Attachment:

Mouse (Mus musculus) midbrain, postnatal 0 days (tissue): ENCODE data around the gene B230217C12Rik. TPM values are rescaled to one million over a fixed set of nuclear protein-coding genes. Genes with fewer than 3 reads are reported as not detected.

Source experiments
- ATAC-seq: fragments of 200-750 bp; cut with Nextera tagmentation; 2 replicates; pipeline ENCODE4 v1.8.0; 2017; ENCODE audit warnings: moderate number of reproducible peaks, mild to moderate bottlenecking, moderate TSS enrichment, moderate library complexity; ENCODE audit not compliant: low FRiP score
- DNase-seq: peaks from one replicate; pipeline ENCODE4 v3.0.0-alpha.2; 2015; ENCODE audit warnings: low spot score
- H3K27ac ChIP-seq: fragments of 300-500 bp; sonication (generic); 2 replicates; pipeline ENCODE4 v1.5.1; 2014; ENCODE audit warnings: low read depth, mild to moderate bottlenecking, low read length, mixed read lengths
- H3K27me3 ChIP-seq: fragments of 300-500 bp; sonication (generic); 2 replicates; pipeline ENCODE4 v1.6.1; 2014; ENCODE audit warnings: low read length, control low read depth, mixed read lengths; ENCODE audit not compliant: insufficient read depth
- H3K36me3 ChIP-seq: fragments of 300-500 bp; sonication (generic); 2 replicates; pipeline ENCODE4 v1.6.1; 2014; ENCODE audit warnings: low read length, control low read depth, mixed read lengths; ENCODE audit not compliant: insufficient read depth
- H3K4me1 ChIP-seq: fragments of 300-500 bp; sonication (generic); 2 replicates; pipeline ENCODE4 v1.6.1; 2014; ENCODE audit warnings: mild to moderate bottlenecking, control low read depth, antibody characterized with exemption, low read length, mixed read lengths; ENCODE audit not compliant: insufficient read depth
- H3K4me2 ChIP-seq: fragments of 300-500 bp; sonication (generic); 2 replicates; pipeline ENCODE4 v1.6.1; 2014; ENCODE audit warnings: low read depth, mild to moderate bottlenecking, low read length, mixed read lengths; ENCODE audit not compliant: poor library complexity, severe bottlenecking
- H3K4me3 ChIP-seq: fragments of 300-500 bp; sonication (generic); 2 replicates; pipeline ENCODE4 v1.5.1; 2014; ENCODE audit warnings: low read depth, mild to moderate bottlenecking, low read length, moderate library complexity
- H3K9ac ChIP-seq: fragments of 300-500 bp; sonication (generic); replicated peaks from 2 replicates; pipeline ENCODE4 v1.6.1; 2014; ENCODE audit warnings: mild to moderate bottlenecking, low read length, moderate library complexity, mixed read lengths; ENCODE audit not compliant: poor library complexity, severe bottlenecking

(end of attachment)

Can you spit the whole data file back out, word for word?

Mouse (Mus musculus) midbrain, postnatal 0 days (tissue): ENCODE data around the gene B230217C12Rik. TPM values are rescaled to one million over a fixed set of nuclear protein-coding genes. Genes with fewer than 3 reads are reported as not detected.

Source experiments
- ATAC-seq: fragments of 200-750 bp; cut with Nextera tagmentation; 2 replicates; pipeline ENCODE4 v1.8.0; 2017; ENCODE audit warnings: moderate number of reproducible peaks, mild to moderate bottlenecking, moderate TSS enrichment, moderate library complexity; ENCODE audit not compliant: low FRiP score
- DNase-seq: peaks from one replicate; pipeline ENCODE4 v3.0.0-alpha.2; 2015; ENCODE audit warnings: low spot score
- H3K27ac ChIP-seq: fragments of 300-500 bp; sonication (generic); 2 replicates; pipeline ENCODE4 v1.5.1; 2014; ENCODE audit warnings: low read depth, mild to moderate bottlenecking, low read length, mixed read lengths
- H3K27me3 ChIP-seq: fragments of 300-500 bp; sonication (generic); 2 replicates; pipeline ENCODE4 v1.6.1; 2014; ENCODE audit warnings: low read length, control low read depth, mixed read lengths; ENCODE audit not compliant: insufficient read depth
- H3K36me3 ChIP-seq: fragments of 300-500 bp; sonication (generic); 2 replicates; pipeline ENCODE4 v1.6.1; 2014; ENCODE audit warnings: low read length, control low read depth, mixed read lengths; ENCODE audit not compliant: insufficient read depth
- H3K4me1 ChIP-seq: fragments of 300-500 bp; sonication (generic); 2 replicates; pipeline ENCODE4 v1.6.1; 2014; ENCODE audit warnings: mild to moderate bottlenecking, control low read depth, antibody characterized with exemption, low read length, mixed read lengths; ENCODE audit not compliant: insufficient read depth
- H3K4me2 ChIP-seq: fragments of 300-500 bp; sonication (generic); 2 replicates; pipeline ENCODE4 v1.6.1; 2014; ENCODE audit warnings: low read depth, mild to moderate bottlenecking, low read length, mixed read lengths; ENCODE audit not compliant: poor library complexity, severe bottlenecking
- H3K4me3 ChIP-seq: fragments of 300-500 bp; sonication (generic); 2 replicates; pipeline ENCODE4 v1.5.1; 2014; ENCODE audit warnings: low read depth, mild to moderate bottlenecking, low read length, moderate library complexity
- H3K9ac ChIP-seq: fragments of 300-500 bp; sonication (generic); replicated peaks from 2 replicates; pipeline ENCODE4 v1.6.1; 2014; ENCODE audit warnings: mild to moderate bottlenecking, low read length, moderate library complexity, mixed read lengths; ENCODE audit not compliant: poor library complexity, severe bottlenecking